There are a few categories of code commits, each with their own goals.
- Development commits - useful to the commit author; get squashed/re-worded before code review.
- Code review commits - useful to the PR reviewer. They provide helpful context on the problem and solution, or a description of the feature to aid in review. After receiving PR review, the commits to address specific comments may not take the same form as the initial code review commits but instead include a short message, similar to a development commit, that is intended to be squashed into a production commit.
- Production commits - useful for future-selves. Similar to (and often exactly the same as) code review commits, they detail the reason for the code change to provide an understanding of historical decisions made when the code needs to change in the future.
Version control enables us to track changes to the codebase. It provides a number of other benefits, such as:
- helping engineers to save their progress locally as they work towards a solution.
- aiding in the debugging process by providing context for development decisions when inspecting historical changes.
This article will focus on three categories of commits: development, code review, and production commits.
Development commits are the local commits that an engineer makes while working on a feature, bug, or chore. They are made to serve the engineer's code contribution process.
The goal of development commits is to aid in the development of features. Given this goal and differences in personal work styles, the requirements of development commits are fairly loose. Commit messages are meant for the author’s eyes only and may not be helpful to other engineers. Examples include “WIP”, “Fix test”, “Make it work”, etc. These commits should be atomic to save valuable time in the development process when dropping/cherry-picking commits. They can be particularly helpful when spiking work so that the author is able to breadcrumb back if the direction changes.
Before submitting a branch for code review as a pull request, it is helpful for an engineer to group their commits into logical, atomic commits to help others who donate their time to review the work. Each commit should have a strong commit message and description to describe the work of that commit. This description should not simply reiterate the code changes that will be obvious to reviewers but should instead describe the problem that the code fixes.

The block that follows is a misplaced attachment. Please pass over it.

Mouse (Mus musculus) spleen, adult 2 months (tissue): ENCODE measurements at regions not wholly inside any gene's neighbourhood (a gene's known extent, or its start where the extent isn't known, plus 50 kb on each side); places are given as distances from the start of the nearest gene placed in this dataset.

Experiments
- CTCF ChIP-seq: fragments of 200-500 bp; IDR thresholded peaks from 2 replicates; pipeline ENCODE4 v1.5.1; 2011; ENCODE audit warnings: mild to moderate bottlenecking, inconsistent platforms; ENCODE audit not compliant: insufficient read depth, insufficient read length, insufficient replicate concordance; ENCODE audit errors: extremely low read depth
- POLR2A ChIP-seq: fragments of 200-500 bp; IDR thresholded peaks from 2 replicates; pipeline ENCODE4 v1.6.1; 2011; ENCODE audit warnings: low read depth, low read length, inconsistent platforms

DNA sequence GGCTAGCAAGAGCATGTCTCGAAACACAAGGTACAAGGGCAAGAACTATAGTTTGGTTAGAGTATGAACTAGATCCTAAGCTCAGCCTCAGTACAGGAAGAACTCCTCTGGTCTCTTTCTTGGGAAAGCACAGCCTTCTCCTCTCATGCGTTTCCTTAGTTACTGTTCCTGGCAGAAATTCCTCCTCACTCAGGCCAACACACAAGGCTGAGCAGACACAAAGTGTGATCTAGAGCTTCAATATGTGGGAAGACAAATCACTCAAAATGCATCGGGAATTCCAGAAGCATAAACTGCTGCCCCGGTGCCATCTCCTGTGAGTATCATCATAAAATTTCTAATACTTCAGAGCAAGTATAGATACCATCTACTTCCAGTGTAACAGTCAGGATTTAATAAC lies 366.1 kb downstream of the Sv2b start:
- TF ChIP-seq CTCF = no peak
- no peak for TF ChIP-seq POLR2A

To illustrate this point, let’s say we are building a product that has a feature of sending reminder emails to follow up on tasks. We discover a bug when inspecting our error logs that the reminder email service is occasionally failing. We are assigned the ticket and upon further investigation, we notice that the email is failing because it is trying to send itself to users that no longer exist in the database.
Our fix is a small code change, something along the lines of:
def send_email(user) return nil unless user.present? # ...existing code to send the email end
We can commit this code however we want when working locally, but before asking teammates to review this code we need to provide more details. A commit message similar to “return nil if there is no user” doesn’t help because it’s obvious from the code diff that this is the change. Instead, we use the commit message and description to provide more information about the problem and solution. For example:
The goal of code review commits is to make it easy for reviewers to understand why the code change was made. They accomplish this goal by explaining said change next to the change itself, which provides useful context for reviewers.